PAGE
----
Art fiend: A dialogue with the master

November 29, 2015

Email

Detail image 12
Detail image 12

“The emotion of beauty is always obscured by the appearance of the object. Therefore the object must be eliminated from the picture.” — Piet Mondrian.

In his best-known paintings from the 1920s, the Dutch artist Piet Mondrian reduced his shapes to lines and rectangles and his palette to fundamental basics pushing past references to the outside world toward pure abstraction. In his current solo show titled “Woven Narratives: Dialogue with Piet Mondrian” at the Satrang Gallery in Islamabad, miniaturist Ghulam Hussain’s work presents delightfully woven patterns and designs, building a web of tiers. In this new body of work, the artist pays homage to Mondrian, the grand master who played an influential role in the famed De Stijl movement and in contemporary art history. He has created intricate, hand-woven tapestries inspired by Mondrian’s paintings.

Hussain graduated from the National College of Arts in Lahore in 2009 majoring in miniature painting. His family is craft-oriented which was his first stimulus to create the work he does presently. His complicated yet sophisticated hand-woven Waslis along with his direct inspiration from his childhood drawings transform these abstract images into compelling compositions. Abstract art has many meanings, conceptual, intangible and also ‘simple’, whereas it is far from simple. The artist working in an abstract manner might be concerned with producing something of striking, perhaps of an elevated, beauty.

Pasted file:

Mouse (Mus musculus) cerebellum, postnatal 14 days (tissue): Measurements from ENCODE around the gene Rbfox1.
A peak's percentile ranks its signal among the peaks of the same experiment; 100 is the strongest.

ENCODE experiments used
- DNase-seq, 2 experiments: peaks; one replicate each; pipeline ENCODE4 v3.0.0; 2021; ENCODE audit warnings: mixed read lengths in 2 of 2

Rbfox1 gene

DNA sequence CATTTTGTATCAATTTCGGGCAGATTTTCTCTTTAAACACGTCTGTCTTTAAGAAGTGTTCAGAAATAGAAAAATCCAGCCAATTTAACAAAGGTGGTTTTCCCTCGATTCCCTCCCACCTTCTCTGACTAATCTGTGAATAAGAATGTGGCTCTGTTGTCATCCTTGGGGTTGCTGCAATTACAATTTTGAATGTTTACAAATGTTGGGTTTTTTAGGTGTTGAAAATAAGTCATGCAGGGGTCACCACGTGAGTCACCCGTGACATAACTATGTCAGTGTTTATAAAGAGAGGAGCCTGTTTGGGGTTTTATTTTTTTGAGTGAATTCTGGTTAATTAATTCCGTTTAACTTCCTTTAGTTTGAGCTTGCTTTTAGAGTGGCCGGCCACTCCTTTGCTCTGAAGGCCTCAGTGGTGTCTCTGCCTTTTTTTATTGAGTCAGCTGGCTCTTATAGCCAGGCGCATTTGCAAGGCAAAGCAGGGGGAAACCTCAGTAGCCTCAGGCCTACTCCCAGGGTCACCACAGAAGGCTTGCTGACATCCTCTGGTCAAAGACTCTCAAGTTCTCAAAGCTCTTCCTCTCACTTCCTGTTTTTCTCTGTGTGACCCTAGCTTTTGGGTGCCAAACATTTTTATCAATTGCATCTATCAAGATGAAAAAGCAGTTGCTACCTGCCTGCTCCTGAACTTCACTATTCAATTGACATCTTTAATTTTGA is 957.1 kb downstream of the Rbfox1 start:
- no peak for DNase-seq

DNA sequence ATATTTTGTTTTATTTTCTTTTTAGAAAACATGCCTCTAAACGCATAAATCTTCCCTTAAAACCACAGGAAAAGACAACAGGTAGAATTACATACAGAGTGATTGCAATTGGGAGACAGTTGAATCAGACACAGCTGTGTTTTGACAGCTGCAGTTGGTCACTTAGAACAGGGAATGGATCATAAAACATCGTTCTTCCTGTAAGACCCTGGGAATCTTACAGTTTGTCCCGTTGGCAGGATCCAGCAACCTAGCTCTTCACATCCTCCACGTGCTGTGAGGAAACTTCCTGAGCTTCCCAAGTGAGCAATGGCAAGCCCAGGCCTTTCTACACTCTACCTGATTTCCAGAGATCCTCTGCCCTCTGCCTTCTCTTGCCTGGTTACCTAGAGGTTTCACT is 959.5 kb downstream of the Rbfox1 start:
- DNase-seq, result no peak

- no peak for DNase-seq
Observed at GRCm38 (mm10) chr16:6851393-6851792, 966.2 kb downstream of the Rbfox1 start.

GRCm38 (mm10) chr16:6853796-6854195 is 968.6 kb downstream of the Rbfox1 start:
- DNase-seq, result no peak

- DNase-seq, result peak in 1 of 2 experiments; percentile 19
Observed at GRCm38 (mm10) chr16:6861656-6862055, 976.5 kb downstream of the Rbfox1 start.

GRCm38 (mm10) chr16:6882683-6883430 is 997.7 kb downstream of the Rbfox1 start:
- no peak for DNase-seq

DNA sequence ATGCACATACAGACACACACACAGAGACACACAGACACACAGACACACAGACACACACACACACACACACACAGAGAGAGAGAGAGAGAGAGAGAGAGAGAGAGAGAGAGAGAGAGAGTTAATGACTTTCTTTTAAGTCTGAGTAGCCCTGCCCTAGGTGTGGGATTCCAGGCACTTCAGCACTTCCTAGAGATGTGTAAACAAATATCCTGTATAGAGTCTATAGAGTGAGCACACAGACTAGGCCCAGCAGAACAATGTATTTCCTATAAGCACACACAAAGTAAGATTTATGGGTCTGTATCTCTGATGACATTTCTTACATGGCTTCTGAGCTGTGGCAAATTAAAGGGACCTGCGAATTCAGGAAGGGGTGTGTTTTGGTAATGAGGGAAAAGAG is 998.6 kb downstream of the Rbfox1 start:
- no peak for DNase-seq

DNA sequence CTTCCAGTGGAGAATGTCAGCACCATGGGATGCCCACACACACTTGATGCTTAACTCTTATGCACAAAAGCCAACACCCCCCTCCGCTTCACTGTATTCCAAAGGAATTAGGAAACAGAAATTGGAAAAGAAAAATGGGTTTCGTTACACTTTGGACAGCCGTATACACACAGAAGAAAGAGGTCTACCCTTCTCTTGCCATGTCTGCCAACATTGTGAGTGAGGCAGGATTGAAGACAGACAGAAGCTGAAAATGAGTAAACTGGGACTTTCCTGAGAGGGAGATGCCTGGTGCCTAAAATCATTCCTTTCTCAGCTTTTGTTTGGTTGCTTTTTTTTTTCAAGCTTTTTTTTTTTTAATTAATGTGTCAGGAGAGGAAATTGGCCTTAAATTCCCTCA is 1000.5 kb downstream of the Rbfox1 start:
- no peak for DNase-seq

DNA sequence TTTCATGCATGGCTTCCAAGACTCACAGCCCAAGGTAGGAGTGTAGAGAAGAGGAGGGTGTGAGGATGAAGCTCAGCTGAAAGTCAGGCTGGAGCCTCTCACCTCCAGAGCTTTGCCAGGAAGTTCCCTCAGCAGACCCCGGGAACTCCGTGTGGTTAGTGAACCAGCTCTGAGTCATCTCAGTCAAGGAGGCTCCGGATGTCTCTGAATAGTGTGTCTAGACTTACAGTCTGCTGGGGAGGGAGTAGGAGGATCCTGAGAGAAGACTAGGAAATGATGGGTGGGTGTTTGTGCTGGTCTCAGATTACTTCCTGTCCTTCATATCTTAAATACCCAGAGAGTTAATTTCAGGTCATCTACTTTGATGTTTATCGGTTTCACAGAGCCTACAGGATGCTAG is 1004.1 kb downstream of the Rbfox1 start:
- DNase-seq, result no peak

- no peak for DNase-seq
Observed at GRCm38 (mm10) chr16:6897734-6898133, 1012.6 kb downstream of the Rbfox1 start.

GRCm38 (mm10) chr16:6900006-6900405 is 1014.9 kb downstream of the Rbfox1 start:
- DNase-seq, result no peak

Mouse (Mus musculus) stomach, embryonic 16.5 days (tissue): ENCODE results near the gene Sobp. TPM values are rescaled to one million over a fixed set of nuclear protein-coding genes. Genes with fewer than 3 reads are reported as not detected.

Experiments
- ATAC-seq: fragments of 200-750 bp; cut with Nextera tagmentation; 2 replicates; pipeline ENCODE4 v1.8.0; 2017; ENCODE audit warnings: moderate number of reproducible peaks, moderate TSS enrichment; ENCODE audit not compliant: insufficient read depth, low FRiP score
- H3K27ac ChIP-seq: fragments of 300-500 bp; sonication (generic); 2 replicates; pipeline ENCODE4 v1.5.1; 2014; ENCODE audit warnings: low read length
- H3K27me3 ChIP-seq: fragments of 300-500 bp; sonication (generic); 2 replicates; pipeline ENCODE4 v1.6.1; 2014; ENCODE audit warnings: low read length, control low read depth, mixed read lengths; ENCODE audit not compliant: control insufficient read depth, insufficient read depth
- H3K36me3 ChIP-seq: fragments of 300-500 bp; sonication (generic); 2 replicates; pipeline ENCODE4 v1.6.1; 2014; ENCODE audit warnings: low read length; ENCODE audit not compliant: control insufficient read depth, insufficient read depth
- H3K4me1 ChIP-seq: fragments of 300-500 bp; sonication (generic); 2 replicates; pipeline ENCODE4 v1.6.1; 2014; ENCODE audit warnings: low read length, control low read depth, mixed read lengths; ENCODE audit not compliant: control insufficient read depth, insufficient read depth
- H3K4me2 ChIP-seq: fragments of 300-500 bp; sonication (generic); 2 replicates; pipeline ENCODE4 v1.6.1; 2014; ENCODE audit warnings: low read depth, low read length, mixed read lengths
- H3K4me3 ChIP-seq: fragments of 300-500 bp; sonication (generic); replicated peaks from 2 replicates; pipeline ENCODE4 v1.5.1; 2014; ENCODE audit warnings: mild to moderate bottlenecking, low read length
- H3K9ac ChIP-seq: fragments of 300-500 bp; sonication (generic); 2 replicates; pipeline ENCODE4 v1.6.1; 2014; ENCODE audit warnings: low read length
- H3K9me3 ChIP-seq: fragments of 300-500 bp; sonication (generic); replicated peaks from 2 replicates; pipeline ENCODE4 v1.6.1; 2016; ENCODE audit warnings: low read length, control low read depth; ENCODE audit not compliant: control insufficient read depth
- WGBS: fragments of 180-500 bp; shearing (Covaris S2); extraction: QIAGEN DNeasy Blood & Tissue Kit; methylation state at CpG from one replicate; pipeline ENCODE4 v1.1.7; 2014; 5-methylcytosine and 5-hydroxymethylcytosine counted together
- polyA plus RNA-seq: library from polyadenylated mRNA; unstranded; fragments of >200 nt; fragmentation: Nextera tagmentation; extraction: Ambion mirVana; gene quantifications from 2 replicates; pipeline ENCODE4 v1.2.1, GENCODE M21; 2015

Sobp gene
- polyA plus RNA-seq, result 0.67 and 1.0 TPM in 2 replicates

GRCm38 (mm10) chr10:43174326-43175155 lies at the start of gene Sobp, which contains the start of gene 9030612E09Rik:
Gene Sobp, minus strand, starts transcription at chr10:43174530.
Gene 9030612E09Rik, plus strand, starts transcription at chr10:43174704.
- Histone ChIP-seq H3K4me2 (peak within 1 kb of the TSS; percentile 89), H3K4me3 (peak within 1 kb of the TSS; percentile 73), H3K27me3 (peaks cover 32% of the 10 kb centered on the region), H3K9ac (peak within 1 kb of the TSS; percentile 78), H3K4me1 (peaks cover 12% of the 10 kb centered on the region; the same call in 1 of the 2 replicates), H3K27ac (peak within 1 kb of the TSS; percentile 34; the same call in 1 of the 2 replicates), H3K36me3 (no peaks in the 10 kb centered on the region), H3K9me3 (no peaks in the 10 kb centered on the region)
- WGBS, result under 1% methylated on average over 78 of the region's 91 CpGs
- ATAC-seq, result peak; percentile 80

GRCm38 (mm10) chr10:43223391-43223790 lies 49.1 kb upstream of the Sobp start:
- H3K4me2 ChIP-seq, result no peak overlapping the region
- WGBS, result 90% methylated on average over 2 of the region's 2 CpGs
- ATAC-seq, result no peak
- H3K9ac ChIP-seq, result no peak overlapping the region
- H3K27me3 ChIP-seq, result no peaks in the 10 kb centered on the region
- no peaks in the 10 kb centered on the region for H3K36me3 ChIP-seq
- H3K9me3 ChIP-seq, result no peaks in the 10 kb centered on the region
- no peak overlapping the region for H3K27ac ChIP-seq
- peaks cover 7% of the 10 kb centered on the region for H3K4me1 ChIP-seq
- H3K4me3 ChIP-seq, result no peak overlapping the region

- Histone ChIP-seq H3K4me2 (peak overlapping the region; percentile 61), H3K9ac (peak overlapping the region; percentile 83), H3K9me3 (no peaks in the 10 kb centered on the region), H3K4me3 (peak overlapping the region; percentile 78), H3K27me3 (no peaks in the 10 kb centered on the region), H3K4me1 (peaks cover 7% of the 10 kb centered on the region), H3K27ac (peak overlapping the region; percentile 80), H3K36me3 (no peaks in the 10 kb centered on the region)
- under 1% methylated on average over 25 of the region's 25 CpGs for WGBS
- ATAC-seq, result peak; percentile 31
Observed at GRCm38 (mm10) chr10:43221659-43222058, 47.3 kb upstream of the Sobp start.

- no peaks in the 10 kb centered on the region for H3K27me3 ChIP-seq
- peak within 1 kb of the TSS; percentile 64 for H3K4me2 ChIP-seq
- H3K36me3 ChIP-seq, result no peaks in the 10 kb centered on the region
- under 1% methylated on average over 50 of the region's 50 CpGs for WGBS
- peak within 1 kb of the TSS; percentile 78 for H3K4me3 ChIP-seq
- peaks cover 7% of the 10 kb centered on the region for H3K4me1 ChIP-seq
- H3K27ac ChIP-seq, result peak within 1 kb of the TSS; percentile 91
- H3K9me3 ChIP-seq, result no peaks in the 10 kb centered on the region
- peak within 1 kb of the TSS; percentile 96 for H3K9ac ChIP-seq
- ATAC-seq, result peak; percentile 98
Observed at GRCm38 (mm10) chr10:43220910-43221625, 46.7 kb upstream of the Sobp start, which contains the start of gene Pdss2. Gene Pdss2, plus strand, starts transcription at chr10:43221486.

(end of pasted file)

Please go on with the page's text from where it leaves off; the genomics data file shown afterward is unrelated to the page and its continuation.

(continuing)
Ghulam Hussain creates intricate, hand-woven tapestries inspired by Piet Mondrian’s paintings


However, he worked in his style. Just the way Mondrian used the basic elements of painting — colour and line in their purest most fundamental state, only primary colours and non-colours, only squares and rectangles, only straight horizontal and vertical lines, the artist has clearly been influenced by the great master as is evident in his work.

While paying allegiance to Mondrian, his labyrinth-like tapestries are akin to his unique paintings. These tapestries, which appear astutely, white with incidental vertical and horizontal black lines when explored from a distance fully expose patterns of colour blocks and grids when seen from a tilt.

The Dutch artist referred to his method of painting as neo-plasticism whereby composition and geometric pattern took the limelight. Hussain has created his displayed pieces using a commemorative and noteworthy craft: the art of weaving. This fusion of lines and his imaginative dexterity combine to create unique and distinguishing pieces that stand out.

While walking around the gallery, one could easily be distracted by the hustle and bustle around but Hussain’s ode to Mondrian takes on a new life within the space.

Published in Dawn, Sunday Magazine, November 29th, 2015